The way you are supposed to walk your dog is called loose-leash walking (LLW) or sometimes called pet walking. Every dog should be taught that. You are correct that heeling is a more advance skill - perhaps too advanced for many young puppies to comprehend.

Try to get away from this dominance way of thinking.

Also one important thing I learned is that the day you get your dog is the day you are supposed to start training. Do not wait until the dog is older. Like if I get my dog at 4 months. I'm not supposed to wait until the dog is like 6 months. I start training the day I get the puppy. I did not know that.

True -but just remember that puppies are like small children. Some behaviors are simply beyond their capabilities.

One thing that you didn't mention that is very important with a puppy is called Nothing In Life Is Free or NILIF. You should start that as soon as you get your puppy home.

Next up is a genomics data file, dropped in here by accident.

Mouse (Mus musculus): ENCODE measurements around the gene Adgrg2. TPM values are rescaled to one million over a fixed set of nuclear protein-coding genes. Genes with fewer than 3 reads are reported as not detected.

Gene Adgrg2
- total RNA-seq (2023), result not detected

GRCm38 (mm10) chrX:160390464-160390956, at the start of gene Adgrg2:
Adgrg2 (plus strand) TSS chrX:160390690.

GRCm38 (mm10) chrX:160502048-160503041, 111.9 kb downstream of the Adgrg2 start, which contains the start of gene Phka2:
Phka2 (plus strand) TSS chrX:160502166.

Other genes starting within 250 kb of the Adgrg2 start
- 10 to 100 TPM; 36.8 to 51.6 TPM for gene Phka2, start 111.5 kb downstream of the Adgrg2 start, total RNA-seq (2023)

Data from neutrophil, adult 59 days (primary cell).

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Discussion Starter #13
Wow thanks for the insight. Im glad I mentioned this. I will check out those training websites.

And your right. It isnt just about sit/stay. Its follow, dont start eating until the food bowl is down, etc., etc.

I have a lot to look up this weekend. Thanks
 

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You might also check out the two free downloads: dogstardaily.com/free-downloads


@SirviRavenWind - Brief hijack: https://www.youtube.com/watch?v=Hi8HFdPMsiM [The trainer is a Psychology Prof.]
I agree that most training is 'Pavlovian.' But, I believe that with time and training, some dogs will move from behavioral learning to cognitive learning. Chaser is one notable example, and there are other cognitive dog training research activities being explored. In fact, I think that some advanced clicker training might be a cognitive method from the dog's perspective, altho initial training is behavioral. However, this is completely off-topic from the original post ... hijack-off :)